Clinical signs include dull or sharp pain and tenderness in the kidney area or abdomen. Hypertension and chronic renal failure might occur in long-standing and severe cases. Jaundice might occur, particularly in early infancy. Anemia is found in cases of long-standing infection. Leukocytosis usually ranges from 15 000 to 35 000/cµ mm.
Diagnosis of lower UTI (cystitis) is based on at least two consecutive positive urine cultures and signs of urgency and dysuria. Acute pyelonephritis should be diagnosed by obtaining at least two consecutive positive urine cultures and should be based on a history of fever, chills, flank pain, nausea and vomiting, frequency, urgency, dysuria and elevated sedimentation rate (above 30 mm/h). Because anaerobes are part of the normal urethral flora, voided specimens are unreliable for the diagnosis of UTI caused by these bacteria. Suprapubic aspiration of the bladder is the best method for obtaining an adequate culture.
Finegold et al. recovered anaerobes from 14 of 100 random urine specimens.18 Follow-up studies failed to isolate obligate anaerobes from 19 specimens of ‘urethral’ urine, and ‘midstream’ urine yielded anaerobes in mixed culture in 13 instances. The anaerobic bacteria recovered from the voided specimens represented normal urethral flora. In this study, anaerobes were recovered in counts of 103−104/mL or greater on a number of occasions.18 Thus, even a quantitative culture is not helpful in distinguishing between infection and the presence of anaerobes as normal flora.
Segura et al. confirmed the validity of suprapubic bladder puncture for the documentation of anaerobic UTI.21 Suprapubic bladder aspirations were done in two groups of patients: in one group aerobic cultures did not reveal organisms that were present in significant numbers on Gram stain, and a second group required suprapubic bladder aspiration for other reasons, such as an inability to void. Of 5781 patients studied, 1.3% with significant bacteruria had anaerobic organisms involved. Of the 10 taps that were positive for anaerobes, there was one instance in which an anaerobe was recovered in pure culture; this was an isolate of B. fragilis in a patient with known renal tuberculosis. Five of the patients had two anaerobes recovered.
With improvements and simplification in the techniques of recovery of anaerobic bacteria, and with the use of proper methods for their collection and transportation to the laboratory, the yield of anaerobes in UTI might increase. The recovery of aerobic or facultative organisms from the urine of a patient with UTI does not exclude the possibility of the concomitant presence of an anaerobe. It is recommended that appropriate cultures for anaerobes be obtained in symptomatic cases where routine aerobic cultures fail to yield bacterial growth, and where Gram stain shows bacteria to be present in the urine sediment.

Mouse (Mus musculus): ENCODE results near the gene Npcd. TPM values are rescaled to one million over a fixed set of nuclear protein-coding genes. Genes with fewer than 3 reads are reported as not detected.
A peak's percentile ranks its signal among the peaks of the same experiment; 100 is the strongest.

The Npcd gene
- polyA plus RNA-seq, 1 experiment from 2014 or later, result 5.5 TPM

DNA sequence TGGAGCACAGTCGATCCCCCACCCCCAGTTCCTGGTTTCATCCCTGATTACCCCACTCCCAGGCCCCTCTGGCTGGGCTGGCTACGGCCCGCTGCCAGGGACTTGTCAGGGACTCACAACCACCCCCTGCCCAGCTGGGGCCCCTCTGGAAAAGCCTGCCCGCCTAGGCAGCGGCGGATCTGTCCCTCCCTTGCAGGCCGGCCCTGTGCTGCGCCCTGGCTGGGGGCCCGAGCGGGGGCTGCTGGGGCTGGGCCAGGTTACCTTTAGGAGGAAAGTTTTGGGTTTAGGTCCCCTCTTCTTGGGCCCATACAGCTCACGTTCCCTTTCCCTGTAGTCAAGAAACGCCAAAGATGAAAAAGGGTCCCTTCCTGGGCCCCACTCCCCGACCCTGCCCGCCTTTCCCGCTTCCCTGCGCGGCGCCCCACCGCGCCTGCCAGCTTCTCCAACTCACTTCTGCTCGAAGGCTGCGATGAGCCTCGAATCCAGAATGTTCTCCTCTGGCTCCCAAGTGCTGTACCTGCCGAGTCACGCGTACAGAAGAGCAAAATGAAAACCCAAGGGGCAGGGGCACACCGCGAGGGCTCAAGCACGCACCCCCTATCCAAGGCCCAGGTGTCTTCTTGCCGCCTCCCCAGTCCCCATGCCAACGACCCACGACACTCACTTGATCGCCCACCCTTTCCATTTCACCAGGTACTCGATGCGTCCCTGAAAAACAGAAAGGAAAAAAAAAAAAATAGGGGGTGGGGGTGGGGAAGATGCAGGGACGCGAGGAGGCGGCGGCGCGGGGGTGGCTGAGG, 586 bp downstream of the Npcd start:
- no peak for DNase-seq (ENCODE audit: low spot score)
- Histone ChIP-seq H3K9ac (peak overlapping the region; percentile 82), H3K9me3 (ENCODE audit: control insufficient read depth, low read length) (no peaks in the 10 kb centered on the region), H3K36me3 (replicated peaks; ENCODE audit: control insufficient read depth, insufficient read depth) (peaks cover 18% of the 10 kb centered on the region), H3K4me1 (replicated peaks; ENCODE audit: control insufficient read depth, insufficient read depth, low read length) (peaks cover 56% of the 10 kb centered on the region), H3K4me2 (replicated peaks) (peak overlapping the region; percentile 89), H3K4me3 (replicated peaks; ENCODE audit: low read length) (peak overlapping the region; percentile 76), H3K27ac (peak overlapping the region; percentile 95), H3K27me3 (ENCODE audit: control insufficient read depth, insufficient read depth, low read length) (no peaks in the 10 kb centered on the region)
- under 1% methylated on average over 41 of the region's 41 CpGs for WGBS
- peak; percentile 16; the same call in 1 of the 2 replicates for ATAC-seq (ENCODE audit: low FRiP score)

Surgical repair of obstructive lesions is indicated. Increased fluid intake might help in clearing the infection in the acute stage.
Administration of appropriate antibiotic therapy is required. A prolonged course of therapy (2–6 months or longer) might be needed, especially for recurrent infections. Repeated urinalysis and culture should be performed 48 h after initiation of treatment and at intervals of 1–2 months for at least a year.
Acute uncomplicated infection, which is often caused by enteric organisms such as E. coli is generally treated by oral sulfonamides, trimethoprim-sulfamethoxazole, ampicillin or a quinolone (in adults). At least 10 days of therapy is required for patients with presumed pyelonephritis, reflux or urinary tract abnormalities, and for those who have not yet been evaluated radiographically. A shorter course of therapy (3–4 days) can be given to those not suspected of having pyelonephritis or for those with a normal urinary tract.22
The fluroquinolones are used in adults and not in children because of their potential harmful effect on cartilage. However, their use in children might be considered whenever resistance to other antimicrobials exists. Acutely ill patients might be treated with parenteral agents (one of the antibiotics mentioned above or an aminoglycoside such as gentamicin).
The isolation of anaerobes might have important implications for the choice of antimicrobial agents. Most anaerobic organisms are sensitive to penicillin and cephalosporins. Most anaerobes, however, are resistant to sulfonamides and the older quinolones, and all are highly resistant to aminoglycosides. Furthermore, B. fragilis and a growing number of strains of Prevotella and Porphyromonas are also resistant to penicillin and cephalosporins.23